CTA 550 entering the Imlay loop at Milwaukee and Devon in September 1951.

CTA 550 entering the Imlay loop at Milwaukee and Devon in September 1951.

This is a former Toronto PCC streetcar, but I have no other information about the picture.

This is a former Toronto PCC streetcar, but I have no other information about the picture.

CSL 6022 at Kedzie and 47th Place in June 1943 (?) Not sure if this date is correct, considering the slab-sided postwar auto on the next block. Dan Cluley writes, "Regarding the date of bills188 the sign on the streetcar advertises “Park and Recreation week – May 21-30” That seems to have been a national promotion in 1948. My guess on the car would be postwar Hudson." So let's call it June 1948 then.

CSL 6022 at Kedzie and 47th Place in June 1943 (?) Not sure if this date is correct, considering the slab-sided postwar auto on the next block. Dan Cluley writes, “Regarding the date of bills188 the sign on the streetcar advertises “Park and Recreation week – May 21-30” That seems to have been a national promotion in 1948. My guess on the car would be postwar Hudson.” So let’s call it June 1948 then.

CTA Pullman 900 at 93rd and Stony Island on November 16, 1951.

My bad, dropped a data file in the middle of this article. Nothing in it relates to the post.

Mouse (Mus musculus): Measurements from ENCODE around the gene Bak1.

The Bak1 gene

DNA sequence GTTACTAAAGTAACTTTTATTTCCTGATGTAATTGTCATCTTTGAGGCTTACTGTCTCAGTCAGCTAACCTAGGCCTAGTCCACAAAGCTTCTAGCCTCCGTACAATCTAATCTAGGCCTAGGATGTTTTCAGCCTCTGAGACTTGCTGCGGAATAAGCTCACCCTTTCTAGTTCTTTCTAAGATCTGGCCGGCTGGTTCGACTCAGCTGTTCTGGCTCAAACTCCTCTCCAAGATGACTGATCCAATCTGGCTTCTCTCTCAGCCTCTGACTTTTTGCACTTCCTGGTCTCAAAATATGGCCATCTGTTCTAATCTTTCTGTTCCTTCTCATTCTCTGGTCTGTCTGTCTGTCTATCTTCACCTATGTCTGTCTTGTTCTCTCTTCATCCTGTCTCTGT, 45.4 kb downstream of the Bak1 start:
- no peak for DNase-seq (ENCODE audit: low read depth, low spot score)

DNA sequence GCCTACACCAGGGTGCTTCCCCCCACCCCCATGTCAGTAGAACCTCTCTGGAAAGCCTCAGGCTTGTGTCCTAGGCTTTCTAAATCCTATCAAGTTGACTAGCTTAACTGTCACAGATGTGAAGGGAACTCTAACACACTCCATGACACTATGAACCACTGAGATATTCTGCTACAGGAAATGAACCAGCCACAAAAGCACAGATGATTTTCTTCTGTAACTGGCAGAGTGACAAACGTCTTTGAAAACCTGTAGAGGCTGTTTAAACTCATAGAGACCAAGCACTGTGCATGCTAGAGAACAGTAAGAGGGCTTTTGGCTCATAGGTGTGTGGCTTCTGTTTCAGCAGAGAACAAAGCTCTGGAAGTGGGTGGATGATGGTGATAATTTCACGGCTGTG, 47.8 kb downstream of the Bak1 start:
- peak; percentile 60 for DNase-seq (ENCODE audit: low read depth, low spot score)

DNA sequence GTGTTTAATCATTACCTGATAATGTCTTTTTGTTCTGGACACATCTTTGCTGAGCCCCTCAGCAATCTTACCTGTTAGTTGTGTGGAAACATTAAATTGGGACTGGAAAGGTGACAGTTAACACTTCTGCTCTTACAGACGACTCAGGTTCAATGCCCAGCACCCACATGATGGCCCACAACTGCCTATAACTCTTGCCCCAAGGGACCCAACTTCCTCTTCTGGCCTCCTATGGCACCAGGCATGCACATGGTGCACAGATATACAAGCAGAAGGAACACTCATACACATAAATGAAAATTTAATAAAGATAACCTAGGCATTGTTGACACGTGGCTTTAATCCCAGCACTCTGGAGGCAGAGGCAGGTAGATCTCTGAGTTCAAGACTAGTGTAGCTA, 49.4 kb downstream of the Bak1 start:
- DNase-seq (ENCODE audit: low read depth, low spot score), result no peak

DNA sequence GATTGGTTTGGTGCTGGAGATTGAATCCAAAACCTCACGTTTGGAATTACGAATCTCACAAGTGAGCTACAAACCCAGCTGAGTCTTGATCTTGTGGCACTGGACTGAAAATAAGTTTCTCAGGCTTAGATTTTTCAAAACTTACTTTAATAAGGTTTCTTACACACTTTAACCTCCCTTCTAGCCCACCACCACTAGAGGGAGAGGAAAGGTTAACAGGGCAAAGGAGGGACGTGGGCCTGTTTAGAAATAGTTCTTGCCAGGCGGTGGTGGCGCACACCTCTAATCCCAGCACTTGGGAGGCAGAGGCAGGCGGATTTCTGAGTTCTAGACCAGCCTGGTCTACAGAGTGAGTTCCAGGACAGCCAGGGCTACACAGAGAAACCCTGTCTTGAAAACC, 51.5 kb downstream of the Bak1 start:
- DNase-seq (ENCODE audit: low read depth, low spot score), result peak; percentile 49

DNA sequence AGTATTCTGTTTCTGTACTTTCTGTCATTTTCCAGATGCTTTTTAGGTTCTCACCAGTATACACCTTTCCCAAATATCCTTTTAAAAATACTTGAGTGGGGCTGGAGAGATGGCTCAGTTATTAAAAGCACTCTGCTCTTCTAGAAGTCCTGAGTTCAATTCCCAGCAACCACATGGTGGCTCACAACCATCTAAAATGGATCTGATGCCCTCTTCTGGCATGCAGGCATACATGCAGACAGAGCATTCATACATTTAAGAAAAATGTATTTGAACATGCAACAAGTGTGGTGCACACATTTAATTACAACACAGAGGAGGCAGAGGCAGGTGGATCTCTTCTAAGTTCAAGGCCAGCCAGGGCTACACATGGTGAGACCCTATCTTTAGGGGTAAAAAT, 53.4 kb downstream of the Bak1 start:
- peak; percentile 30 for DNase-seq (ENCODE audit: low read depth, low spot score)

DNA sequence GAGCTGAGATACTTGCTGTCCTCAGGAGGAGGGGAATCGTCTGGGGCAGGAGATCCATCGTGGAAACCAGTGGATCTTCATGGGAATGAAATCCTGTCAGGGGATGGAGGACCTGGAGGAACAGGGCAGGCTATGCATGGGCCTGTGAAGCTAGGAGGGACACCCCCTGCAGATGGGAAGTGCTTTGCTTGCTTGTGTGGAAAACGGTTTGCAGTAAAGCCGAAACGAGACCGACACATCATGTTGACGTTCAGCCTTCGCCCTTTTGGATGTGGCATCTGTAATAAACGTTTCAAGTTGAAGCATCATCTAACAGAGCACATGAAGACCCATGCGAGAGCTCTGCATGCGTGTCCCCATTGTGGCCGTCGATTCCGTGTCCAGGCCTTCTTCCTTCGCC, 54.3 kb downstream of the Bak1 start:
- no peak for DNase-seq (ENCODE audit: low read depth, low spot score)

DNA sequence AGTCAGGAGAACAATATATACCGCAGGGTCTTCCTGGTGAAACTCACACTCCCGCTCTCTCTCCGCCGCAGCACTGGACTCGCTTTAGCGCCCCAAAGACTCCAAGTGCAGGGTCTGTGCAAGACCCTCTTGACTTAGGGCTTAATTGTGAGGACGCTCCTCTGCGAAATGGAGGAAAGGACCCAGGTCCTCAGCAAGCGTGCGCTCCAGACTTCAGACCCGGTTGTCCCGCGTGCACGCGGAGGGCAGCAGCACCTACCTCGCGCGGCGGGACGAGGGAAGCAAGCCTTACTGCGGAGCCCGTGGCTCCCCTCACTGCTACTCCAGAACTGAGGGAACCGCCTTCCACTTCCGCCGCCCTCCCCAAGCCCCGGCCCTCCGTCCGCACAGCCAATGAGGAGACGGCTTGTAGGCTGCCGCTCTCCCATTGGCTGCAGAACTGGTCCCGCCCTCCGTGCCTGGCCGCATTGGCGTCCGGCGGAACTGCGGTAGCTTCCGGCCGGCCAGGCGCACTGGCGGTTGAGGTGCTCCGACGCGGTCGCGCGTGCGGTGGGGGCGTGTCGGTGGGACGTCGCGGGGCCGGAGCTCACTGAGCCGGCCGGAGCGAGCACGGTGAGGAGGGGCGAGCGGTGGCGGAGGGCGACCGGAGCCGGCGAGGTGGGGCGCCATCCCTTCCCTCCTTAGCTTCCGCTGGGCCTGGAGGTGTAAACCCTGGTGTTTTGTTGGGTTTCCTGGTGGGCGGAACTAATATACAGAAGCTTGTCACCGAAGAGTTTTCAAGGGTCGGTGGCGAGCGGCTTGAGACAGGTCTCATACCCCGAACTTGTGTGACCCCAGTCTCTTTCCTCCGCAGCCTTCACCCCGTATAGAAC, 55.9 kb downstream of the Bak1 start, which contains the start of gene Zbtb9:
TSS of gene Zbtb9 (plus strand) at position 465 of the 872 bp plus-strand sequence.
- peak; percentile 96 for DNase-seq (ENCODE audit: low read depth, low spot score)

CTA Pullman 900 at 93rd and Stony Island on November 16, 1951.

CTA 3191 at Stony Island and 93rd on July 11, 1951.

CTA 3191 at Stony Island and 93rd on July 11, 1951.

The Pioneer Limited (live steam) at Kiddieland amusement park in August 1992. After Kiddieland closed, the steam engines were purchased by the Hesston Steam Museum.

The Pioneer Limited (live steam) at Kiddieland amusement park in August 1992. After Kiddieland closed, the steam engines were purchased by the Hesston Steam Museum.

The observation car on the Kiddieland Express at Kiddieland amusement park in Melrose Park, IL in August 1992. (William Shapotkin Photo)

The observation car on the Kiddieland Express at Kiddieland amusement park in Melrose Park, IL in August 1992. (William Shapotkin Photo)

Milwaukee Road "bipolar" electric loco E-2 on display at the National Museum of Transportation in Kirkwood, MO on August 2, 1995. (William Shapotkin Photo)

Milwaukee Road “bipolar” electric loco E-2 on display at the National Museum of Transportation in Kirkwood, MO on August 2, 1995. (William Shapotkin Photo)

CTA gate car 322 is signed as a Kenwood Local on Chicago's Loop "L" in July 1`1948. Kenwood became a shuttle, running only as far as the Indiana Avenue station, in August 1949 as part of CTA's major revision of north-south service.

CTA gate car 322 is signed as a Kenwood Local on Chicago’s Loop “L” in July 1`1948. Kenwood became a shuttle, running only as far as the Indiana Avenue station, in August 1949 as part of CTA’s major revision of north-south service.

Chicago, IL. CTA car 5010 leads the inaugural revenue run of 5000-series cars on CTA's Howard-Dan Ryan Line at Howard terminal. The view looks W-NW on April 19, 2010. (William Shapotkin Photo)